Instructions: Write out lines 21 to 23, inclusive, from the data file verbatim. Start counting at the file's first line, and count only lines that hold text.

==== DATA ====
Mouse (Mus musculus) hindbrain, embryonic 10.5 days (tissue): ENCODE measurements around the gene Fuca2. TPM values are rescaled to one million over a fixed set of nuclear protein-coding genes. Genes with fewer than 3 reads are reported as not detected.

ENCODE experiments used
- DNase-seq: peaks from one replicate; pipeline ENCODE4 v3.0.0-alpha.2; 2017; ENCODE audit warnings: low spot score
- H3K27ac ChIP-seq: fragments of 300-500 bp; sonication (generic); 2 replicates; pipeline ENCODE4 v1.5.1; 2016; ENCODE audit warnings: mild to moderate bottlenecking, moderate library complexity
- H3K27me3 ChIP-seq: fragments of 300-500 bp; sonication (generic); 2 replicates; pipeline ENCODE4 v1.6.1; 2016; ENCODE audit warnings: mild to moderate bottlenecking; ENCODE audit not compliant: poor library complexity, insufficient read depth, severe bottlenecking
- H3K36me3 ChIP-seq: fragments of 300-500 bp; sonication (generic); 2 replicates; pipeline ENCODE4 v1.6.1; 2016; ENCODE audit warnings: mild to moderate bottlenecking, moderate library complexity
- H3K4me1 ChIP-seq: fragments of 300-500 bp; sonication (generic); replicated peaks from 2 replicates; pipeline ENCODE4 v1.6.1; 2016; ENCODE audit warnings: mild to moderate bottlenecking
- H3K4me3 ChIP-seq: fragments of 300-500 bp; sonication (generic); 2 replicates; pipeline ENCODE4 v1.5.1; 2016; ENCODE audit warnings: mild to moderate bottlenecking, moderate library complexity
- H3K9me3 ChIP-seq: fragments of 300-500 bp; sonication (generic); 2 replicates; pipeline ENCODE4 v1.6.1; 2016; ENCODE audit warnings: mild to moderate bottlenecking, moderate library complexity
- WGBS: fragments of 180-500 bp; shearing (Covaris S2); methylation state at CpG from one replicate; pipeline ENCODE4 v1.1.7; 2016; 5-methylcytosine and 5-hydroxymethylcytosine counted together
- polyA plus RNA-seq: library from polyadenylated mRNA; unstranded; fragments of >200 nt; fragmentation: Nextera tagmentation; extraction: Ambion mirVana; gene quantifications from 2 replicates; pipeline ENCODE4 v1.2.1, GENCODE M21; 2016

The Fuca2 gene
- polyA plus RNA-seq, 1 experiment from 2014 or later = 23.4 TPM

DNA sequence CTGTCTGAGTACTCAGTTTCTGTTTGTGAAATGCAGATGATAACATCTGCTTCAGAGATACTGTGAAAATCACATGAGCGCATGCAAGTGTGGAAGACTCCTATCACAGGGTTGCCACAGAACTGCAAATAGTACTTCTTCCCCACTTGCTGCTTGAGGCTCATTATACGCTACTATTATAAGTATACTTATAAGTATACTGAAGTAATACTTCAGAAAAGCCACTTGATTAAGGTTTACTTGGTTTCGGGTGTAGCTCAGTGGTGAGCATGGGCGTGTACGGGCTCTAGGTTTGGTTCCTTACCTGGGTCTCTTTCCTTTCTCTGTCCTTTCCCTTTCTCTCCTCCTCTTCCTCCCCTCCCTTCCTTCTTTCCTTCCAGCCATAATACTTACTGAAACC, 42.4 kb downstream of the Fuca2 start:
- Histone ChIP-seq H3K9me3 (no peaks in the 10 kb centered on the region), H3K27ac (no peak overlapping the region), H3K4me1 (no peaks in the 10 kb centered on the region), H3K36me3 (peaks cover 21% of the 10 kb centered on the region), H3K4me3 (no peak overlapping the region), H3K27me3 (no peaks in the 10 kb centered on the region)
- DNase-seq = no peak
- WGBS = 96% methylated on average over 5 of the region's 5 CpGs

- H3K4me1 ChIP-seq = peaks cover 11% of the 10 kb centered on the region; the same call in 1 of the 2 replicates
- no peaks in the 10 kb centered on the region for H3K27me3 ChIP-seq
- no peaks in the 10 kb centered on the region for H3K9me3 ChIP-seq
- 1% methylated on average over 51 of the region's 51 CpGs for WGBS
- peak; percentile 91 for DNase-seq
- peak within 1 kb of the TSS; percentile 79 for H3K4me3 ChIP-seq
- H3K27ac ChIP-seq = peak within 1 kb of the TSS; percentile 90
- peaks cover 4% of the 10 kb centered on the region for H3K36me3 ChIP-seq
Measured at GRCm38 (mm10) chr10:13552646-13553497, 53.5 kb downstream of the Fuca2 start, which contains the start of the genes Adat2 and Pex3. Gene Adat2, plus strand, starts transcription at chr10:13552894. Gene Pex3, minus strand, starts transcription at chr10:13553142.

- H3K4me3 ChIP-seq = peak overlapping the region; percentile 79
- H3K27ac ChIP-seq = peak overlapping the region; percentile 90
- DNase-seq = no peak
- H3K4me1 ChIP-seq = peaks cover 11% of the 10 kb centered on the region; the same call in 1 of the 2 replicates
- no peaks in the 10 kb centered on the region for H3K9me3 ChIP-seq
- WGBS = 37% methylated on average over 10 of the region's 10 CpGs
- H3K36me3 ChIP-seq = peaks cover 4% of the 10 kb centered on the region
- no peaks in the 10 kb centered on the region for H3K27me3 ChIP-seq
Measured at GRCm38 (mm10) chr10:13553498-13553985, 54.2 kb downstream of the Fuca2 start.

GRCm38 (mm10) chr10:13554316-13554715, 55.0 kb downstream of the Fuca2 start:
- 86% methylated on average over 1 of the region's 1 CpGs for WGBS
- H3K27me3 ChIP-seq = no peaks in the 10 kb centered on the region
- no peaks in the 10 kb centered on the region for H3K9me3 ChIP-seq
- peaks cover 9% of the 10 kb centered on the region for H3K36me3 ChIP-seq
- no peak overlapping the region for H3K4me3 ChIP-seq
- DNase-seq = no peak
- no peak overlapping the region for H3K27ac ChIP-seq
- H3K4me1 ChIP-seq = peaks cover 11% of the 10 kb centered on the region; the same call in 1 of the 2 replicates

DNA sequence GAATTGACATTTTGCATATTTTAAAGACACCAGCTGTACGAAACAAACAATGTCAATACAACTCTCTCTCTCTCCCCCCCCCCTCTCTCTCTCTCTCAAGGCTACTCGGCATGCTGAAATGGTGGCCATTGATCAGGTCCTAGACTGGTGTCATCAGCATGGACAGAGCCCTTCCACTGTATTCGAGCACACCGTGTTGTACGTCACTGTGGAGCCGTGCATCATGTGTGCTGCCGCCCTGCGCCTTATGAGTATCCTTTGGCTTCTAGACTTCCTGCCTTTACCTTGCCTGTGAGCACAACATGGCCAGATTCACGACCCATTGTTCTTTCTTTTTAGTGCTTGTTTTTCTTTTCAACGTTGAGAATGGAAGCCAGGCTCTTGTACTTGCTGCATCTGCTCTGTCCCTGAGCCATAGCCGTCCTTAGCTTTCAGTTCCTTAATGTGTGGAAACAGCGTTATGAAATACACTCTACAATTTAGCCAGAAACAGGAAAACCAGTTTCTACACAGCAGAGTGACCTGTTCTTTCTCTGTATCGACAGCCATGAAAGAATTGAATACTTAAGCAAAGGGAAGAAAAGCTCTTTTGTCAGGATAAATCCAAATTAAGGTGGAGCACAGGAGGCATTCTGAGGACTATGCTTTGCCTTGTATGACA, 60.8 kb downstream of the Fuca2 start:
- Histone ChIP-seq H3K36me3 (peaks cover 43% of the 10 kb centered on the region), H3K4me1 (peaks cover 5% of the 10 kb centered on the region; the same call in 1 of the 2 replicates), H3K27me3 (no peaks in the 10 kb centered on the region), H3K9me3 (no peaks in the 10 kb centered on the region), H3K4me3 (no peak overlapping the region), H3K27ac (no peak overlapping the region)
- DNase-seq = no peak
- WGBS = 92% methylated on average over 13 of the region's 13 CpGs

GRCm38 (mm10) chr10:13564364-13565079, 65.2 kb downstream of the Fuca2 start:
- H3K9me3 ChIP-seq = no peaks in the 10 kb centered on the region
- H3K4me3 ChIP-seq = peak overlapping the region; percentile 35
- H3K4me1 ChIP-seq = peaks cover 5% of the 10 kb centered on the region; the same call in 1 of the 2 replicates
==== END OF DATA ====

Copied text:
- 1% methylated on average over 51 of the region's 51 CpGs for WGBS
- peak; percentile 91 for DNase-seq
- peak within 1 kb of the TSS; percentile 79 for H3K4me3 ChIP-seq